Saddam Hussein's (search) chief lawyer quit the Iraqi dictator's Jordan-based legal team, saying Thursday some of the team's American members were trying to control the defense and tone down his criticism of the U.S. presence in Iraq.

Ziad al-Khasawneh told The Associated Press he tendered his resignation in a telephone call Tuesday to Saddam's wife, Sajida, who is believed to be in Yemen.

"I told her I was resigning because some American lawyers in the defense team want to take control of it and isolate their Arab counterparts," said al-Khasawneh, an Arab nationalist who has often expressed support for Iraqi resistance. Among the Americans on the team are former U.S. attorney general Ramsey Clark (search).

Al-Khasawneh said Clark and Curtis Doebbler, another American lawyer helping defend Saddam, were "upset with my statements and have often asked me to refrain from criticizing the American occupation of Iraq and the U.S.-backed Iraqi government."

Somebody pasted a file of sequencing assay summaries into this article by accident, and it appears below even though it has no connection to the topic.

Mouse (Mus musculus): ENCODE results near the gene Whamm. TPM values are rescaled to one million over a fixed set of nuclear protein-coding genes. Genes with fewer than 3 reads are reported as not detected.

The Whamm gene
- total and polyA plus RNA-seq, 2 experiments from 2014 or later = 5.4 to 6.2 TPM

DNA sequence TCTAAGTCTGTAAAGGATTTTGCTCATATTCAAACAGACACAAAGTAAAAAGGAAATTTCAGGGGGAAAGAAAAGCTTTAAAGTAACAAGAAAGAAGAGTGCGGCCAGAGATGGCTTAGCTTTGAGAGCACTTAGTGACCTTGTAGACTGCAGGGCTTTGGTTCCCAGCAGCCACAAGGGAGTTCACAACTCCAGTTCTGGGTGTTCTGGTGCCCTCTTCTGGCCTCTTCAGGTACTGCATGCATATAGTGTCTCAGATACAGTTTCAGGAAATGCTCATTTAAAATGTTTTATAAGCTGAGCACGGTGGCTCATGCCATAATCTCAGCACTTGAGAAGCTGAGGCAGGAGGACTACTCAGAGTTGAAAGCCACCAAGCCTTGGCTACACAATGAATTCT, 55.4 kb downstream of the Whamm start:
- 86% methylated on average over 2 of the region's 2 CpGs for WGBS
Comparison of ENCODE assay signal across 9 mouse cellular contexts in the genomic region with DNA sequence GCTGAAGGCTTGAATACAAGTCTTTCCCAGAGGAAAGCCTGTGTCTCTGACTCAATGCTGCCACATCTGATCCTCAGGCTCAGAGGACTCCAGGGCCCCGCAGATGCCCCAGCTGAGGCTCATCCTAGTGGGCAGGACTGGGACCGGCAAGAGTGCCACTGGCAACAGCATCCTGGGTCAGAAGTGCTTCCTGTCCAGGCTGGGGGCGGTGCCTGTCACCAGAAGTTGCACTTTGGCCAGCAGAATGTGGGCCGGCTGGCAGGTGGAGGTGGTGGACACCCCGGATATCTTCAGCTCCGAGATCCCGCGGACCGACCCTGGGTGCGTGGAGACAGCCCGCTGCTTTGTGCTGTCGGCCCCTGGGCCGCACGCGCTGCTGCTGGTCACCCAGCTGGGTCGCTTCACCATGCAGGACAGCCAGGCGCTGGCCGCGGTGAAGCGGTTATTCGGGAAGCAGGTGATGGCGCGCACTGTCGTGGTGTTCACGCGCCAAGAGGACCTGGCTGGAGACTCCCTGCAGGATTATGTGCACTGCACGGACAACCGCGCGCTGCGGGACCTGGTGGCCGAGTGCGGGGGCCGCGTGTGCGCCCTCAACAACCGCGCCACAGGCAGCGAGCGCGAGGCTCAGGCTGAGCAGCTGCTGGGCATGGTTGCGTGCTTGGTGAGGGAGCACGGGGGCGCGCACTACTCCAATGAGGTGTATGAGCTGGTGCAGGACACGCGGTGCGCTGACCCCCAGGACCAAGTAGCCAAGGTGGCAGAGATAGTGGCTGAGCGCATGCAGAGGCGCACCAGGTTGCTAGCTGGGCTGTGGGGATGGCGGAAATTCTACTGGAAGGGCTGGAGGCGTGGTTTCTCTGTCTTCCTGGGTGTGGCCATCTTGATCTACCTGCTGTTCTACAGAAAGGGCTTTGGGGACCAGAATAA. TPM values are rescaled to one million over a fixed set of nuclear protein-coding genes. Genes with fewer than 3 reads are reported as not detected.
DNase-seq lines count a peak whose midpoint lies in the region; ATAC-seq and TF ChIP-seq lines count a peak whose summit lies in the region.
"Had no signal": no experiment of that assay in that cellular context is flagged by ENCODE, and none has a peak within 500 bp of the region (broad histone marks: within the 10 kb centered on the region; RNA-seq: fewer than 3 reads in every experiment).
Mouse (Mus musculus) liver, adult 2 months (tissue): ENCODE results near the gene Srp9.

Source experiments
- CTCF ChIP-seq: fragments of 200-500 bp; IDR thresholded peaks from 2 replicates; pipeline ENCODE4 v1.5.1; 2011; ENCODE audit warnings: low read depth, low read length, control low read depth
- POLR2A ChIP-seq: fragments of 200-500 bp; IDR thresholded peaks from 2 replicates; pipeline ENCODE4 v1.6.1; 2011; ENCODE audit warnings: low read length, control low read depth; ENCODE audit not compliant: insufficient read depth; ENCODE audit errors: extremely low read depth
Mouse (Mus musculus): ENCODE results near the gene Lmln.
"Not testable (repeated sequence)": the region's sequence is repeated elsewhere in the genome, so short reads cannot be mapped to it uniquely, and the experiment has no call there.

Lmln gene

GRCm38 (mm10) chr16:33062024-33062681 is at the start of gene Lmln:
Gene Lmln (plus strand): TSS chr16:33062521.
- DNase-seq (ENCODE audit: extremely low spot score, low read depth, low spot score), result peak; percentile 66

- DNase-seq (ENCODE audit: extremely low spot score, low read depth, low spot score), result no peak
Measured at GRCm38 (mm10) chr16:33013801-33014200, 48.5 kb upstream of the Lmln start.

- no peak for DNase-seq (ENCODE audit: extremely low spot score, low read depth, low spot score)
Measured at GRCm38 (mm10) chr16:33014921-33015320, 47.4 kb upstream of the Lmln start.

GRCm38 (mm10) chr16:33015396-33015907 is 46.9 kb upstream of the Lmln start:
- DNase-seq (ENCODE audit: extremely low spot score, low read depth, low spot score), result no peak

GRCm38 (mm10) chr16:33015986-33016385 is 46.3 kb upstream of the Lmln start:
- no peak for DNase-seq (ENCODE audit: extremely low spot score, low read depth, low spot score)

Al-Khasawneh said Saddam's eldest daughter, Raghad, allegedly removed all files related to Saddam's defense from his office. "I was away in Libya when she did all that without my knowledge," he said.

Raghad favors the Americans and non-Arabs on the team "because she thinks they will win the case and free her father," he said.

Raghad was not immediately available for comment.

Saddam's legal team includes 1,500 volunteers and at least 22 lead lawyers who come from several countries, including the United States, France, Jordan, Iraq and Libya. No date has been set for the trial of Saddam, captured by U.S. troops in December 2003.

Al-Khasawneh said Raghad was allegedly seeking to exchange the Jordan-based legal team with an international Emergency Committee for Iraq (search), which was announced last month in Kuala Lumpur, Malaysia.

The committee seeks to ensure a fair trial for Saddam and other officials of the former Iraqi government that was ousted by U.S. forces two years ago, said former Malaysian leader Mahathir Mohamad, announcing the committee. Besides Mahathir, other co-chairs include Clark, former Algerian President Ahmed Ben Bella and former French Foreign Minister Roland Dumas.

Al-Khasawneh became Saddam's chief lawyer in November, weeks after the dictator's family dismissed Mohammed al-Rashdan, a prominent Jordanian lawyer who led the defense team, accusing him of seeking fame in the high-profile case that has drawn world attention.